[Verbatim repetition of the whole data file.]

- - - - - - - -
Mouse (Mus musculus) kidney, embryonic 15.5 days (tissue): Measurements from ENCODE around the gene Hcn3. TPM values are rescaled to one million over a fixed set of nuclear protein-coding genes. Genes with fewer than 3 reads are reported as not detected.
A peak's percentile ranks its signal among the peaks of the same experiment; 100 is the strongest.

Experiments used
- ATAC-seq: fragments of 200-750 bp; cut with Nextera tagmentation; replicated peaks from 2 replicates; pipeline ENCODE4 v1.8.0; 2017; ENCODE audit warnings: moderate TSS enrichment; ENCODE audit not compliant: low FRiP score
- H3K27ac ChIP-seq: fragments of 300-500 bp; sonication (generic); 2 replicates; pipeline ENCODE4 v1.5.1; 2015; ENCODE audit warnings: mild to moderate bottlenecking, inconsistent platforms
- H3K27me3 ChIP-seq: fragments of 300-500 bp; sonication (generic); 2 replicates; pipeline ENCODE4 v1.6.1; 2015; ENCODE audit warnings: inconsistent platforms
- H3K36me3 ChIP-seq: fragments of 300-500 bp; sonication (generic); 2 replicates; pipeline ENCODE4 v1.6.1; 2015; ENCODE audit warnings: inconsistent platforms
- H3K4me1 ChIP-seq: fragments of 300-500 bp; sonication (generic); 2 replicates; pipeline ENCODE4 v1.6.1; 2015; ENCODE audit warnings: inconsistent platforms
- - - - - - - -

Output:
Mouse (Mus musculus) kidney, embryonic 15.5 days (tissue): Measurements from ENCODE around the gene Hcn3. TPM values are rescaled to one million over a fixed set of nuclear protein-coding genes. Genes with fewer than 3 reads are reported as not detected.
A peak's percentile ranks its signal among the peaks of the same experiment; 100 is the strongest.

Experiments used
- ATAC-seq: fragments of 200-750 bp; cut with Nextera tagmentation; replicated peaks from 2 replicates; pipeline ENCODE4 v1.8.0; 2017; ENCODE audit warnings: moderate TSS enrichment; ENCODE audit not compliant: low FRiP score
- H3K27ac ChIP-seq: fragments of 300-500 bp; sonication (generic); 2 replicates; pipeline ENCODE4 v1.5.1; 2015; ENCODE audit warnings: mild to moderate bottlenecking, inconsistent platforms
- H3K27me3 ChIP-seq: fragments of 300-500 bp; sonication (generic); 2 replicates; pipeline ENCODE4 v1.6.1; 2015; ENCODE audit warnings: inconsistent platforms
- H3K36me3 ChIP-seq: fragments of 300-500 bp; sonication (generic); 2 replicates; pipeline ENCODE4 v1.6.1; 2015; ENCODE audit warnings: inconsistent platforms
- H3K4me1 ChIP-seq: fragments of 300-500 bp; sonication (generic); 2 replicates; pipeline ENCODE4 v1.6.1; 2015; ENCODE audit warnings: inconsistent platforms